LIMA, Peru: Peruvian scientists announced that they have discovered the skull of an ancient ancestor of modern-day whales, which once lived in a prehistoric ocean that covered part of what is now Peru.
During a news conference, Rodolfo Salas, chief of paleontology at Peru's National University of San Marcos, told reporters that the well-preserved skull, which is some 36-million-year-old, was dug up intact last year in Peru's southern Ocucaje desert, displaying rows of long, pointy teeth.
According to scientists, the ancient mammal could be a basilosaurus, part of the aquatic cetacean family, whose contemporary descendants include whales, dolphins and porpoises.
Although Basilosaurus means "king lizard", the animal was a mammal and not a reptile. It likely measured some 39 feet long, being the height of a four-story building.
"It was a marine monster," Salas said, adding that the skull, which is already on display at the university's museum, may belong to a new species.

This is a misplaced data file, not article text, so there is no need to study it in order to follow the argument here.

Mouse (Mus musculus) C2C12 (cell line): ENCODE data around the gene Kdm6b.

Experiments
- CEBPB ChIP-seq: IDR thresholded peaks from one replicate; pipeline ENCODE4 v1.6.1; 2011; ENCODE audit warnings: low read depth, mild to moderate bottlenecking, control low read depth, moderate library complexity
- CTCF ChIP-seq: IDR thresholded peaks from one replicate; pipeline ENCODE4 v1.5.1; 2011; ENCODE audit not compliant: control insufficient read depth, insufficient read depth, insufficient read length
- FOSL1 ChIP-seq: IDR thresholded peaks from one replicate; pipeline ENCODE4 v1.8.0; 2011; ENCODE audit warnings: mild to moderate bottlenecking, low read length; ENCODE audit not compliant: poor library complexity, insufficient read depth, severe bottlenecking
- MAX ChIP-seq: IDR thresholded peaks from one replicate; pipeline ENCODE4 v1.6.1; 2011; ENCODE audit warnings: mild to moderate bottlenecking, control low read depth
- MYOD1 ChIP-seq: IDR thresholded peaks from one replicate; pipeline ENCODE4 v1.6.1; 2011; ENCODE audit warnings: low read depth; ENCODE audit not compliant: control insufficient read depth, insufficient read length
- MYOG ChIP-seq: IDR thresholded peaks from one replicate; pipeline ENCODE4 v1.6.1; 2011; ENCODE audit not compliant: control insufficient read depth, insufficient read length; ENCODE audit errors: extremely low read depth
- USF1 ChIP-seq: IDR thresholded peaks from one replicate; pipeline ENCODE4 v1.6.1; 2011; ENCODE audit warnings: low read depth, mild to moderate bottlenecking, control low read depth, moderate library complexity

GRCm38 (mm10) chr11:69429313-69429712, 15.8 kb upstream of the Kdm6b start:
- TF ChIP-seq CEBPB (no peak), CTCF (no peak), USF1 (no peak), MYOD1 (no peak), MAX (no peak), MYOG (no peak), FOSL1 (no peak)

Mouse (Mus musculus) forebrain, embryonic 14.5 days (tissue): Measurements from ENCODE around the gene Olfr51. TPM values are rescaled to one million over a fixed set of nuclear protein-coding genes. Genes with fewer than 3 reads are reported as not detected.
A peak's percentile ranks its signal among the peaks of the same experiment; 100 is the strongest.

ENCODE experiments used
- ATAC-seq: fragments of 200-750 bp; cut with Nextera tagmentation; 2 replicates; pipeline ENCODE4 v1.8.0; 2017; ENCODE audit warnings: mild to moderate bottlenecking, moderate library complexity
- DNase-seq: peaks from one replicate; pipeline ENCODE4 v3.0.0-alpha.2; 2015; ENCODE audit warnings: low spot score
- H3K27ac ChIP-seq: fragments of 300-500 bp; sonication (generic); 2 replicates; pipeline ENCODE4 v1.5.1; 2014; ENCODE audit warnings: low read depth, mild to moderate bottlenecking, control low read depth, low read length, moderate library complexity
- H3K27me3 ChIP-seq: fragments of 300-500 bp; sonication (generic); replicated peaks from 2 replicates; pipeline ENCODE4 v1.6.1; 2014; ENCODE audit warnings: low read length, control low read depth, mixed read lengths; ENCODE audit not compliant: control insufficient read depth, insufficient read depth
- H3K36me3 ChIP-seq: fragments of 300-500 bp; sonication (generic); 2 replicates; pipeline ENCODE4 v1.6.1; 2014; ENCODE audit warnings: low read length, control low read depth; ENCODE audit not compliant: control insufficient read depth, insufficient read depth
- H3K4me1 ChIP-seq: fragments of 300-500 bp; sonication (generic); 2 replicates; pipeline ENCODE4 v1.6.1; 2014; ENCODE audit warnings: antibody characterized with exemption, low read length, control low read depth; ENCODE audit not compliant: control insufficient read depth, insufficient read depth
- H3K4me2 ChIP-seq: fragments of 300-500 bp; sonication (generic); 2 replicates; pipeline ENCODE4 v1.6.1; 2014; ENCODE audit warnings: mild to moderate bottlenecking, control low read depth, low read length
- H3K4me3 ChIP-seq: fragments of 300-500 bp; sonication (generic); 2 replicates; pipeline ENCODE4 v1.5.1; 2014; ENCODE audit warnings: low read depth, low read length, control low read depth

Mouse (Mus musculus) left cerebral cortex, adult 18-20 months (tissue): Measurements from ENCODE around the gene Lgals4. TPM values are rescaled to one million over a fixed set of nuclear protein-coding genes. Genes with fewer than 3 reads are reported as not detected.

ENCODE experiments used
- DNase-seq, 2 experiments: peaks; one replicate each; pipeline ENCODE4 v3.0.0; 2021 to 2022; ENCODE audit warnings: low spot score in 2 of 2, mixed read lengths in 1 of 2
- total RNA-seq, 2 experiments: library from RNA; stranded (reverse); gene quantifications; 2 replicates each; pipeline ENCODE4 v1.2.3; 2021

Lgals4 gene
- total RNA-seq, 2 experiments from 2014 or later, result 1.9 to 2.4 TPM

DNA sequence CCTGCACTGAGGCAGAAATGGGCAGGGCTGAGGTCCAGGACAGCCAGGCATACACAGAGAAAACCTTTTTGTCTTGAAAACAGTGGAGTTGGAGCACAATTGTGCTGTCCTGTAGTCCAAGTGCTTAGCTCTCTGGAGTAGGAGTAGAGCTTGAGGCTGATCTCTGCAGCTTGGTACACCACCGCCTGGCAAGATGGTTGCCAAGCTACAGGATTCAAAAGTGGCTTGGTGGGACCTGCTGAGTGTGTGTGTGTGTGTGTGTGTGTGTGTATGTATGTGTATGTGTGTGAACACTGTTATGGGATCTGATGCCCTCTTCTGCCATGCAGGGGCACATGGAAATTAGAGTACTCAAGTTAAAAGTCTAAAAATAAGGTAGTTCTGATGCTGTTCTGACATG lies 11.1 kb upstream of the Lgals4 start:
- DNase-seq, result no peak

According to scientists, the first cetaceans evolved from mammals that lived on land some 55 million years ago, about 10 million years after an asteroid hit what is now Mexico's Yucatan peninsula and caused the extinction of the dinosaurs and most other life on Earth.
When the basilosaurus died, its skull likely sunk to the bottom of the sea floor, where it was quickly buried and preserved, Salas noted, adding, "Back during this age, the conditions for fossilization were very good in Ocucaje."